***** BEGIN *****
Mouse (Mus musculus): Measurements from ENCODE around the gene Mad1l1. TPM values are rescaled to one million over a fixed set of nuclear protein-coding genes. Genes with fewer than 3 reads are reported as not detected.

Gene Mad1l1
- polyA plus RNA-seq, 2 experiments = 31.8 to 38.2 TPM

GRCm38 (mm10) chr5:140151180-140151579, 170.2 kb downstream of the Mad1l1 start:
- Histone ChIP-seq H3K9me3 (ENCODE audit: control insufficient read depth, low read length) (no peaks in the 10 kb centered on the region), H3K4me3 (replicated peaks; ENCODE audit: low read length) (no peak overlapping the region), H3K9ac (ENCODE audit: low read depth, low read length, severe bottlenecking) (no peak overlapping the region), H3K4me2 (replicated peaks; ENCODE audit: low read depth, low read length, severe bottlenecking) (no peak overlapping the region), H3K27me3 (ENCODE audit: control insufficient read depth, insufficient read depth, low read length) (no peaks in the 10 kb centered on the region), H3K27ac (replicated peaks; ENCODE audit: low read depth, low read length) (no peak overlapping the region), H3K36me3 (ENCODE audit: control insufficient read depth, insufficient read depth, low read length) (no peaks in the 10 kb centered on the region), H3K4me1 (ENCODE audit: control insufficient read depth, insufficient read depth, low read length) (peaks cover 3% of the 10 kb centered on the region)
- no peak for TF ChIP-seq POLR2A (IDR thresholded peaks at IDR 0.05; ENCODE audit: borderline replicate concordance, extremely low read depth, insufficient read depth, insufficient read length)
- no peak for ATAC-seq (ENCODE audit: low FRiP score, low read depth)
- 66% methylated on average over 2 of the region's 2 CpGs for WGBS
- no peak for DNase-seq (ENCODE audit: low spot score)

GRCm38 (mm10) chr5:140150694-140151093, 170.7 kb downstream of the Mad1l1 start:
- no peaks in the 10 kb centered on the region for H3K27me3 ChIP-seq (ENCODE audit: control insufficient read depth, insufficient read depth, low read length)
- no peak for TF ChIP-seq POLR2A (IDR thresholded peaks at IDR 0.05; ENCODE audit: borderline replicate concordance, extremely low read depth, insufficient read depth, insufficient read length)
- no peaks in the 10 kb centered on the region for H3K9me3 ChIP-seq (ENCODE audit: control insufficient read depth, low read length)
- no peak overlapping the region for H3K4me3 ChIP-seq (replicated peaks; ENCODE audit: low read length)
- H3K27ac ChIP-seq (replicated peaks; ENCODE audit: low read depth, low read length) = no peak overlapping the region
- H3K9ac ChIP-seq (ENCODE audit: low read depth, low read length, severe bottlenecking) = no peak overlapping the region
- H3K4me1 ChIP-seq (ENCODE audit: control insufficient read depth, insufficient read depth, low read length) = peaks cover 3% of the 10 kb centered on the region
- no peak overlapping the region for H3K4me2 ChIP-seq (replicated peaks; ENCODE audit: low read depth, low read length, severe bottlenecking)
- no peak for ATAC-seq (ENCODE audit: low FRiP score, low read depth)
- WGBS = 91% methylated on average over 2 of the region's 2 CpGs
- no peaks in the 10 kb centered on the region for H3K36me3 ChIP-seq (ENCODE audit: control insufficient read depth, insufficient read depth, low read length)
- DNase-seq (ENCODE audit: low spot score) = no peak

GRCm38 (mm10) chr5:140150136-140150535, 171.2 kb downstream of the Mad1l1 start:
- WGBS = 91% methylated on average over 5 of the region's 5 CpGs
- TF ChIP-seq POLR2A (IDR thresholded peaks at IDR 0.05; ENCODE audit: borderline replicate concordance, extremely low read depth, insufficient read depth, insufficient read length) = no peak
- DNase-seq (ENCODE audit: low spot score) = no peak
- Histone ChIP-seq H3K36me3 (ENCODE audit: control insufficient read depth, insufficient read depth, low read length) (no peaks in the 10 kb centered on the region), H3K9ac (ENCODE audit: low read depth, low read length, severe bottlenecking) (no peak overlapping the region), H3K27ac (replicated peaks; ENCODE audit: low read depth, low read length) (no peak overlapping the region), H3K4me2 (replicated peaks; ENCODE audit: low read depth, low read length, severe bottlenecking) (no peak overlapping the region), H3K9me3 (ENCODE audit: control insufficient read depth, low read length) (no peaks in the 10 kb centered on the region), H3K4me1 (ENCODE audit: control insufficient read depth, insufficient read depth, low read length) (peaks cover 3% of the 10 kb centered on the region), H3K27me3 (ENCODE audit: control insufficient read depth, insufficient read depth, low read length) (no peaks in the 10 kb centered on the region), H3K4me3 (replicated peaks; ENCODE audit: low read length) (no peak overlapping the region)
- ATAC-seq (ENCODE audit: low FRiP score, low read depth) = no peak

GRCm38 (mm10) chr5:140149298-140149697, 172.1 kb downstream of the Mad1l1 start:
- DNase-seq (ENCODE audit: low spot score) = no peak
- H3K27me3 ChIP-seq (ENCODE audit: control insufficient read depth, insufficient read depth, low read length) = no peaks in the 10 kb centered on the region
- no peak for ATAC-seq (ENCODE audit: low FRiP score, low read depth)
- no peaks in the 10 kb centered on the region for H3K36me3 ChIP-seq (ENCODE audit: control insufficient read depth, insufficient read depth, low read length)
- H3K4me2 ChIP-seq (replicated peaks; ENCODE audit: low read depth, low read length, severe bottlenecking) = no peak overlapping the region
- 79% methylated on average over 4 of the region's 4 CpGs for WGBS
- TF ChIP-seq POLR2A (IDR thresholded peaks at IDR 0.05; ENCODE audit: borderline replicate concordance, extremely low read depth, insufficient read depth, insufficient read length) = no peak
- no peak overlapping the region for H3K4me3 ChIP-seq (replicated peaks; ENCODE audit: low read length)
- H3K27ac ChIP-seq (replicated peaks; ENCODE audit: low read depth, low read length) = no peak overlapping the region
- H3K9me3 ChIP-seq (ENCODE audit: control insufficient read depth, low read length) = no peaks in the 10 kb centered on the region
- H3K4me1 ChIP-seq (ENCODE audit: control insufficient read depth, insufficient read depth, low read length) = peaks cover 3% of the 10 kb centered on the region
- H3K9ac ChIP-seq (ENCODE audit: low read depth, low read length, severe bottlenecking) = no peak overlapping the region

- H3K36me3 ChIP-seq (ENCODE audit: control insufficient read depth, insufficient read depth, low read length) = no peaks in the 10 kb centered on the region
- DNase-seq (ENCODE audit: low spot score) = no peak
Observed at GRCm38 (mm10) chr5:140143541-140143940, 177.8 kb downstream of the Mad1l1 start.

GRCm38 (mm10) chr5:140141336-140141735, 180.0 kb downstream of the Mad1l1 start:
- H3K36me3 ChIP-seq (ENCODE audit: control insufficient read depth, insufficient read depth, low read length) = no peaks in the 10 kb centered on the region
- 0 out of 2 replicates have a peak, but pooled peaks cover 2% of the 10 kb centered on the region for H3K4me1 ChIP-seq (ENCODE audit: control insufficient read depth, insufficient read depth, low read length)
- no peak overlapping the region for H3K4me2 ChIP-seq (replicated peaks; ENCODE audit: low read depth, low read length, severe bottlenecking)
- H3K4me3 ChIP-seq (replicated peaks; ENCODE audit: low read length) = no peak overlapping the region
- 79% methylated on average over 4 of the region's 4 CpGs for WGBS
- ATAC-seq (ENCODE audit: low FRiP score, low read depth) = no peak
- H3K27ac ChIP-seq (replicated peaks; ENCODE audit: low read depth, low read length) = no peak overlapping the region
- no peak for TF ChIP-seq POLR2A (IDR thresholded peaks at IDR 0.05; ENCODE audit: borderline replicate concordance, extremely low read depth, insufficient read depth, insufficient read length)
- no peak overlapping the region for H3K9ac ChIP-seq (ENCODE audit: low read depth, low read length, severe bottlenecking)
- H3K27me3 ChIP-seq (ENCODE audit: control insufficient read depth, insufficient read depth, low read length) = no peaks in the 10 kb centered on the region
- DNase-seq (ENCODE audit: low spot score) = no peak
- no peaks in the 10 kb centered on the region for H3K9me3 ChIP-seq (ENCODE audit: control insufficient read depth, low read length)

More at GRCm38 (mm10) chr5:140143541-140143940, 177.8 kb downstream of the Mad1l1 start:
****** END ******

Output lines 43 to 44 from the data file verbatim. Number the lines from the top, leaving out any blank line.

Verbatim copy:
- DNase-seq (ENCODE audit: low spot score) = no peak
Observed at GRCm38 (mm10) chr5:140143541-140143940, 177.8 kb downstream of the Mad1l1 start.